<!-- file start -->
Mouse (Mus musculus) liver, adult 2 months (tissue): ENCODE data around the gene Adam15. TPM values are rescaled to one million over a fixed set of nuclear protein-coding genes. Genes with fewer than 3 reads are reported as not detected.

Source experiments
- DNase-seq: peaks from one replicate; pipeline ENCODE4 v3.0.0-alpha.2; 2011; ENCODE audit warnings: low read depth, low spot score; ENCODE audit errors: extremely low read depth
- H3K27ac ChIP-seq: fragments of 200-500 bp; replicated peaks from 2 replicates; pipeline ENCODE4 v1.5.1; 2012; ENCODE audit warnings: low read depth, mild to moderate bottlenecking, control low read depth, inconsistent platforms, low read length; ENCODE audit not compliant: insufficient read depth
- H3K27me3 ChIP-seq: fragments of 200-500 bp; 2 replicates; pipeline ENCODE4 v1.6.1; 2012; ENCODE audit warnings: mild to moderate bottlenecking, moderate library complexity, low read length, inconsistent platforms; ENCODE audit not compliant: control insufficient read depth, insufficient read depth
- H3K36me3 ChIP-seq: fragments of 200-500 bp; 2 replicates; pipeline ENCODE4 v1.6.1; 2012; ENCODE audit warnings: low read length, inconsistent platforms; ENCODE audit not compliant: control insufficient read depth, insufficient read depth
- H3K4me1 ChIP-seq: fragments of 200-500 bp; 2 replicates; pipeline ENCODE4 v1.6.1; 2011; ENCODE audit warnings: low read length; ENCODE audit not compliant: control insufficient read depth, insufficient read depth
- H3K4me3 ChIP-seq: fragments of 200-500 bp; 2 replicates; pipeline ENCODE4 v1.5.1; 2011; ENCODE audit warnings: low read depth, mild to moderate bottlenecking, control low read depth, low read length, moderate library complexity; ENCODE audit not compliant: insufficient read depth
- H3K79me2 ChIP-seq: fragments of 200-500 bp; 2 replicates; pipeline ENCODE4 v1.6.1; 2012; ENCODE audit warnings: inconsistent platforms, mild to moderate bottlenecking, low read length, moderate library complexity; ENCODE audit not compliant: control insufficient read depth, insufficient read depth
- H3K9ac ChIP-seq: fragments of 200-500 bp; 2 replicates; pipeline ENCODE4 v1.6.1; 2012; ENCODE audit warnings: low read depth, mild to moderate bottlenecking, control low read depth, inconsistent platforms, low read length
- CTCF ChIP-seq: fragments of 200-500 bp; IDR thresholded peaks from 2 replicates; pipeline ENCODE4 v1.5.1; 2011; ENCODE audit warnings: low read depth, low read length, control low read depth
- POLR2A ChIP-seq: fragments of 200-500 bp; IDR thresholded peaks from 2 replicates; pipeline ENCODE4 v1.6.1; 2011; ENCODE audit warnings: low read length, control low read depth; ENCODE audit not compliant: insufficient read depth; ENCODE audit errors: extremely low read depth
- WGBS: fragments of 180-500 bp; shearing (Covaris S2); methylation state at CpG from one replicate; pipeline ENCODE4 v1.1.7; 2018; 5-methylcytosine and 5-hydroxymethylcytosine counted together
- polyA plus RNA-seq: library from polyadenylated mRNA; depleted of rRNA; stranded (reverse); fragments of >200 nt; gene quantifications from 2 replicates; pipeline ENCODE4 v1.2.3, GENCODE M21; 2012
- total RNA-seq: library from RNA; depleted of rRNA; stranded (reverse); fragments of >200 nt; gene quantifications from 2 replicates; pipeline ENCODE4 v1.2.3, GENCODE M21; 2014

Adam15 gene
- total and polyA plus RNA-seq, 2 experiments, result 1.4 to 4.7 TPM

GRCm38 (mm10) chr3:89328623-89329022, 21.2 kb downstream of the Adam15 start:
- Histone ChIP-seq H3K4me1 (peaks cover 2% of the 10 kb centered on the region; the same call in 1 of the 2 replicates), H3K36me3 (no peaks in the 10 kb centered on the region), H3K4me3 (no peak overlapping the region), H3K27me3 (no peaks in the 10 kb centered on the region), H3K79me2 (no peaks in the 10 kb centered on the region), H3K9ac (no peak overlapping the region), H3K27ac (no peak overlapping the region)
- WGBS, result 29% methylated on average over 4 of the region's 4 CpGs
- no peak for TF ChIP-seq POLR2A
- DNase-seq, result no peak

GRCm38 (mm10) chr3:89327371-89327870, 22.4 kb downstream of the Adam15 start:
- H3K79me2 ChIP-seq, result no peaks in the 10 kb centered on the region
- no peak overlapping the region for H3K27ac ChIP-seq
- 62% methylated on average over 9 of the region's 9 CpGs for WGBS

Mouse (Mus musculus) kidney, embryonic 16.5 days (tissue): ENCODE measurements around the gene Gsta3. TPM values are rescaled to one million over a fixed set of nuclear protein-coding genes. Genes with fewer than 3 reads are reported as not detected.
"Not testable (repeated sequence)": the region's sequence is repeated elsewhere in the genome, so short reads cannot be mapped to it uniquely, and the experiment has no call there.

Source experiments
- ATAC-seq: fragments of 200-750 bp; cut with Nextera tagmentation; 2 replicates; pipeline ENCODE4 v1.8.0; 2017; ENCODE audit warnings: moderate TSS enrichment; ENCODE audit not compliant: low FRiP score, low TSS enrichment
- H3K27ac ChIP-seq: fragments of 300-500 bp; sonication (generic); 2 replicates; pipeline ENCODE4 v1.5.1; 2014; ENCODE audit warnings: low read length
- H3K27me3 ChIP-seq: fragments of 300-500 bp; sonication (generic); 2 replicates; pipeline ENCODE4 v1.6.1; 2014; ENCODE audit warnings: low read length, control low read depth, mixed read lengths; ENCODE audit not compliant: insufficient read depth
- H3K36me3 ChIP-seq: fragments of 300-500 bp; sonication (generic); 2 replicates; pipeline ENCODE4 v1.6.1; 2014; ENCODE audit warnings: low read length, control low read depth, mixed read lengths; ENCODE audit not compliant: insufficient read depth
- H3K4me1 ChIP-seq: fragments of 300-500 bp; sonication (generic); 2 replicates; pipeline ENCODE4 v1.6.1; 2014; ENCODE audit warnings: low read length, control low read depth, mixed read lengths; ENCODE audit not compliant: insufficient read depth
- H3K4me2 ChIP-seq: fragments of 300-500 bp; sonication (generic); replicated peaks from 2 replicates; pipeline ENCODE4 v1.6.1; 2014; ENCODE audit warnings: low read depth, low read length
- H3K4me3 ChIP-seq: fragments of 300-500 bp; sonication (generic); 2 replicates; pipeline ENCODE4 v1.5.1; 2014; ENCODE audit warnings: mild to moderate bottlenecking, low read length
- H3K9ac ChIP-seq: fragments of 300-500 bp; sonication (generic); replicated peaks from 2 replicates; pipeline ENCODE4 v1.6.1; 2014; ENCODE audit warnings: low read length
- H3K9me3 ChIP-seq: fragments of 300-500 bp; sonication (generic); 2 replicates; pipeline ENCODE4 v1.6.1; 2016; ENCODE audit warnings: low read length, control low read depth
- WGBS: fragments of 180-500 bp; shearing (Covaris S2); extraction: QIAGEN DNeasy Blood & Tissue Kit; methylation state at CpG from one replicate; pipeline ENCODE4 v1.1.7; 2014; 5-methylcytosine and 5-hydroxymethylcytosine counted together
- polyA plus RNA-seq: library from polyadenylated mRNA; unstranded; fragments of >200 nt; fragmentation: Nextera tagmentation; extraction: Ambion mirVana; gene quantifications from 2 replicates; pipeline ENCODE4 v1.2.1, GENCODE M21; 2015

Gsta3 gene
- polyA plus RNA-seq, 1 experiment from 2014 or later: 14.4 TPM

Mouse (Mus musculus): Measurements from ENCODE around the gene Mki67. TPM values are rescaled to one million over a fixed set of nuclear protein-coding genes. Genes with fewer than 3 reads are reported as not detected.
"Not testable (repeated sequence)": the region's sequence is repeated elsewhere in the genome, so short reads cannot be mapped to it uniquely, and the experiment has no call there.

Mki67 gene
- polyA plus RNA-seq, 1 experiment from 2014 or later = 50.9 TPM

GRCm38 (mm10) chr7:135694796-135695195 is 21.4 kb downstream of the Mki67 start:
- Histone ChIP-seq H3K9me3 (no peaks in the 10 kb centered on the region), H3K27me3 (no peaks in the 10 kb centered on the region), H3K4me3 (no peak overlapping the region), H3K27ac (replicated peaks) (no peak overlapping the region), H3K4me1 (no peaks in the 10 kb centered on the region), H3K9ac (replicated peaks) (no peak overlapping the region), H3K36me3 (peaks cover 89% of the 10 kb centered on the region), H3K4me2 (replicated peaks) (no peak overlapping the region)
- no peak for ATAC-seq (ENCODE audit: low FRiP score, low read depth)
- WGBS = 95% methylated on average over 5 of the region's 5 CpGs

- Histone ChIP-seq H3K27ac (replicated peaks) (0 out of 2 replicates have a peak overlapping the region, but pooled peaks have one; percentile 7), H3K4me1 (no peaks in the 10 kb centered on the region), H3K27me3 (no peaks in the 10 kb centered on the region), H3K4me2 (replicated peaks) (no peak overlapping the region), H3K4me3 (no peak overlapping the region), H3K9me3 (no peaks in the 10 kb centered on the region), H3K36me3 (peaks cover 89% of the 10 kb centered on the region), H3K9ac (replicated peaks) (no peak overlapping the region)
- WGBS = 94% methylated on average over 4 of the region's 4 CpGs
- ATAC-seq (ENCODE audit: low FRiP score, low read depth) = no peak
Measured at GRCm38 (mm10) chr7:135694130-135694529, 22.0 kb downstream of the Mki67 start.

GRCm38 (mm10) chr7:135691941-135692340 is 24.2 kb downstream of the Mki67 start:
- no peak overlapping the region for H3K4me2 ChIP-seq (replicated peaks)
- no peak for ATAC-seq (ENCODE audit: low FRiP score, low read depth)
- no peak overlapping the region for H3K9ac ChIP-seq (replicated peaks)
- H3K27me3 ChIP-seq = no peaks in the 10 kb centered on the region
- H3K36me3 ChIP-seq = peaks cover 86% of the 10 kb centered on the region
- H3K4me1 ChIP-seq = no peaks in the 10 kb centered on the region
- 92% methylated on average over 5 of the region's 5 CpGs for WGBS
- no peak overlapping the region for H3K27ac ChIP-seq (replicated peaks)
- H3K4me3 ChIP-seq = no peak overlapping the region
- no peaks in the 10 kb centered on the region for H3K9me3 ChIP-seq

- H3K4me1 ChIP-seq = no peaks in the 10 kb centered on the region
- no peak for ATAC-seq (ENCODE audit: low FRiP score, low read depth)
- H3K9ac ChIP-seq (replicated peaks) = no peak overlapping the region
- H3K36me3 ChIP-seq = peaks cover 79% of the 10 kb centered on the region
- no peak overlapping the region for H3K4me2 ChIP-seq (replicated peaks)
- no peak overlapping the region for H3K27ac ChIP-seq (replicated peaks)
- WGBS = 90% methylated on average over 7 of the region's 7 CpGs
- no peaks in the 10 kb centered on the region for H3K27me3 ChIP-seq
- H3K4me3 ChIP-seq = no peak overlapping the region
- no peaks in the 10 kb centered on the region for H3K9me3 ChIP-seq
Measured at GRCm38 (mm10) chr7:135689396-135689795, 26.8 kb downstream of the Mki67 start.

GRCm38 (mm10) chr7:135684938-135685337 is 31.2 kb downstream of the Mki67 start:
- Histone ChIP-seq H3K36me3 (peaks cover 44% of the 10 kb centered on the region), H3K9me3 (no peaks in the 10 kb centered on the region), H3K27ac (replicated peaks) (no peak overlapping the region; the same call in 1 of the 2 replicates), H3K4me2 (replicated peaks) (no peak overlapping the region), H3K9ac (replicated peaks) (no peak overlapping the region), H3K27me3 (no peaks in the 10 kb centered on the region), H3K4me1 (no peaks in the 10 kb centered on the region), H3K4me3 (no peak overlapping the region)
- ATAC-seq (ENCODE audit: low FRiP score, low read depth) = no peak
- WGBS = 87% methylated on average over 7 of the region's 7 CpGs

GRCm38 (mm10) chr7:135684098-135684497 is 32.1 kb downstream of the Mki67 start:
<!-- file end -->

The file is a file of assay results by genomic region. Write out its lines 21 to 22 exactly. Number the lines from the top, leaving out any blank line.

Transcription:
- no peak for TF ChIP-seq POLR2A
- DNase-seq, result no peak